The Great War pictures that are NOT colourised: Incredible photographs of World War I taken by some of the first colour cameras


A little girl plays with her doll next to two guns and a knapsack, in the city of Reims in northern France in 1917. Between April and May of this year, British and French troops fought the Battle of the Hills to the east of the city, between Prunay and Aubérive, in an attempt to break through German lines on the Aisne front and push the Germans back across modern-day Belgium toward their own borders. Though the attack achieved several important goals, it was ultimately unsuccessful

Stunning pictures show French soldiers reading newspapers and pausing for lunch in ruined towns and cities
Weapons and machinery are seen in incredible detail including an airman with a British Sopwith fighter plane
The pictures also show a young child playing with a doll and soldiers clearing rubble after artillery attacks

At first glance these photos from the First World War appear to have had digitally colourised, but in fact these rare images were taken using some of the world’s first colour cameras.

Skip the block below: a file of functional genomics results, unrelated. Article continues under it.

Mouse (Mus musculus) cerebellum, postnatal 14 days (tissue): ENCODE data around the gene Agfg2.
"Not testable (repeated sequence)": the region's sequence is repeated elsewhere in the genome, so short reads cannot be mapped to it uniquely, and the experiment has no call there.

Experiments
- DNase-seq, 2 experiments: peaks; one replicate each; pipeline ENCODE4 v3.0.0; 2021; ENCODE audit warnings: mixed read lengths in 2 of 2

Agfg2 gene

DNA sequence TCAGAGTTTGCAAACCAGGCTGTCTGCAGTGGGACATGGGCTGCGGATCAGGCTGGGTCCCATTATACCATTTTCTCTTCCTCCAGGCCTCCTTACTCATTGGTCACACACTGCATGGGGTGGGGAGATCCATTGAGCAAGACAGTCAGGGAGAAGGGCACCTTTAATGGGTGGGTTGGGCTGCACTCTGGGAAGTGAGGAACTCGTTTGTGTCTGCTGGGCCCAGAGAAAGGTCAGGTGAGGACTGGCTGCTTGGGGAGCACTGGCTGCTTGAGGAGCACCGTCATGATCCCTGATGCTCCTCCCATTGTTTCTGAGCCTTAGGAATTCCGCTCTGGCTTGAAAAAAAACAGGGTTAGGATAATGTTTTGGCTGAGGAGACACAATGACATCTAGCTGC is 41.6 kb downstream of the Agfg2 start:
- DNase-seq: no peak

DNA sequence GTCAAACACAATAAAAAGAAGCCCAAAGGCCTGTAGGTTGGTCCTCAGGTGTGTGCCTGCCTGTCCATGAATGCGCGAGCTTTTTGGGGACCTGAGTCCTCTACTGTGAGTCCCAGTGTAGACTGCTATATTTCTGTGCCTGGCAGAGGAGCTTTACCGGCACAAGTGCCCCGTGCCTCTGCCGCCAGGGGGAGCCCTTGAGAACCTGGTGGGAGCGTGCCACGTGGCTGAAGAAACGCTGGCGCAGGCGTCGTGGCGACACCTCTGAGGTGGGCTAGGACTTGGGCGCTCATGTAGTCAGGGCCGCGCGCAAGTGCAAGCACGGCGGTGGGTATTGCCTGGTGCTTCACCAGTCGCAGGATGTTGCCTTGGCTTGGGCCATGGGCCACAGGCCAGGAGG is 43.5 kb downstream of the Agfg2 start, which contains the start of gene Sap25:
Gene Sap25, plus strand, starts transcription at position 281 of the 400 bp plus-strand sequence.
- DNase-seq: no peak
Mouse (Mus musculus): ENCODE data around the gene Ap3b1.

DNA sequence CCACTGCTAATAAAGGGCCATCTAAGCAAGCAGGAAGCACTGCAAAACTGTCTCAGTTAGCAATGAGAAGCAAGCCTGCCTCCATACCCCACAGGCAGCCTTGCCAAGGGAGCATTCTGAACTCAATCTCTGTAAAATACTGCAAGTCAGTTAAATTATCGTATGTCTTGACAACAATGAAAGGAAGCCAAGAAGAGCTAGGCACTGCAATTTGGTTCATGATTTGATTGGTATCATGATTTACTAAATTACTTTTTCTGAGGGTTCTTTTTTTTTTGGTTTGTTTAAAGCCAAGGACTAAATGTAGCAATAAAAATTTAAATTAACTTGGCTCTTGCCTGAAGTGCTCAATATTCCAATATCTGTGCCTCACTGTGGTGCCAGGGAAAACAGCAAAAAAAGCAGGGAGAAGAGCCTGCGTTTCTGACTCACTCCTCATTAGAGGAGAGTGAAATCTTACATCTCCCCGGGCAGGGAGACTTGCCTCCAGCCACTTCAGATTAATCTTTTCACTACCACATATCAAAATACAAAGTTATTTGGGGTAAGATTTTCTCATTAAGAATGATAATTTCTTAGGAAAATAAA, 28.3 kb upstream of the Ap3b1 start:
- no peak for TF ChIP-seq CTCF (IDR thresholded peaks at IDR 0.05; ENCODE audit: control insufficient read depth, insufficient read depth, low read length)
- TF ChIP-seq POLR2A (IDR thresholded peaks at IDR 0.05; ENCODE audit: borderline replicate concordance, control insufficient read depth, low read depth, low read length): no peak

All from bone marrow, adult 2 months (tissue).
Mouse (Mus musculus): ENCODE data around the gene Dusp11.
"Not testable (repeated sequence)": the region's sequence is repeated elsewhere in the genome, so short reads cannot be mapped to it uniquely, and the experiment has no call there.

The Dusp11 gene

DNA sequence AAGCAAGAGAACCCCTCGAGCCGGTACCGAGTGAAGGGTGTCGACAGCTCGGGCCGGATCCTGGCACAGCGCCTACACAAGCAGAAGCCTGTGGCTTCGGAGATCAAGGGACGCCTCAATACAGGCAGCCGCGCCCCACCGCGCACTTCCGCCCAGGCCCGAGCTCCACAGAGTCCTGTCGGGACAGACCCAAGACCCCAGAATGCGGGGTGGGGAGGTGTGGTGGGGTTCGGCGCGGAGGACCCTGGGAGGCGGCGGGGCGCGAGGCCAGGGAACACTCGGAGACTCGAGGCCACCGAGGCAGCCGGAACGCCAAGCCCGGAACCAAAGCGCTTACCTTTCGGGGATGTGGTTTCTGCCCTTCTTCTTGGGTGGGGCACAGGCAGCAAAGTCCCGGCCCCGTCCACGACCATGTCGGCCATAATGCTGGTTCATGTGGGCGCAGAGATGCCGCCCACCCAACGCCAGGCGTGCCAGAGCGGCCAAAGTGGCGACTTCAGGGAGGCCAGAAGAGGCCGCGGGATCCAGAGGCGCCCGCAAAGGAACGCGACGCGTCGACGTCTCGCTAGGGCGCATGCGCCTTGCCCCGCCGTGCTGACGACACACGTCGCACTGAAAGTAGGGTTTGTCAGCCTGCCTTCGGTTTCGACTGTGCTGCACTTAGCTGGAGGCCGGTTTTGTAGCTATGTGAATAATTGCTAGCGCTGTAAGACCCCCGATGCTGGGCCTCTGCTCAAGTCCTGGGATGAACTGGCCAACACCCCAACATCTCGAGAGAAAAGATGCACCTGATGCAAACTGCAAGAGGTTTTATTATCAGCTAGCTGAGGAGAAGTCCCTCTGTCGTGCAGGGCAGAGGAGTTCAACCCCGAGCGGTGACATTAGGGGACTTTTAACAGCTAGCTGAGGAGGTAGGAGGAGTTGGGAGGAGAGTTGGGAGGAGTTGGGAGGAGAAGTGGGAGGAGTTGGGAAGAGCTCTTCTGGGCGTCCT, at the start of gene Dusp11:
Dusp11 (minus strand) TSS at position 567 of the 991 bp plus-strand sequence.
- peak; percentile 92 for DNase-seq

The stunning pictures show French soldiers reading newspapers, pausing for lunch in ruined towns and cities and clearing the rubble after devastating German artillery raids.

Some of the weapons and machinery of the war can also be seen in extraordinary detail, including a British Sopwith fighter plane and 75mm guns used by French artillery.

The world’s first colour photograph was taken in 1861, but the use of colour film did not become widespread until well after the end of the First World War.

The pictures also reveal the human side of the war, as one soldier is shaved by a barber in a French military encampment and another picture shows a girl playing with her doll in the ruins of Reims.

French Captain Robert de Beauchamp stands alongside his British Sopwith fighter in September 1916, after returning from a bombing raid on Essen in Germany. The picture was taken shortly before his death at Verdun. According to Le Souvenir Français, an organisation which remembers France’s dead, Beauchamp ‘was the first to organize and execute long-range bombing, showing, in the accomplishment of these missions, an energy, a tenacity and a daring that was unparalleled’

French soldiers buying and reading newspapers at a kiosk in Rexpoede, in the far north of France, in September 1917. The town is just 20 miles from Ypres, in Belgium, where the Battle of Passchendaele was being fought at this time. The battle was one of the bloodiest of the entire war, but is perhaps more infamous for the mud. The worst rains to hit the Flanders region for 30 years turned parts of the battlefield into a quagmire so deep that men and horses drowned in it

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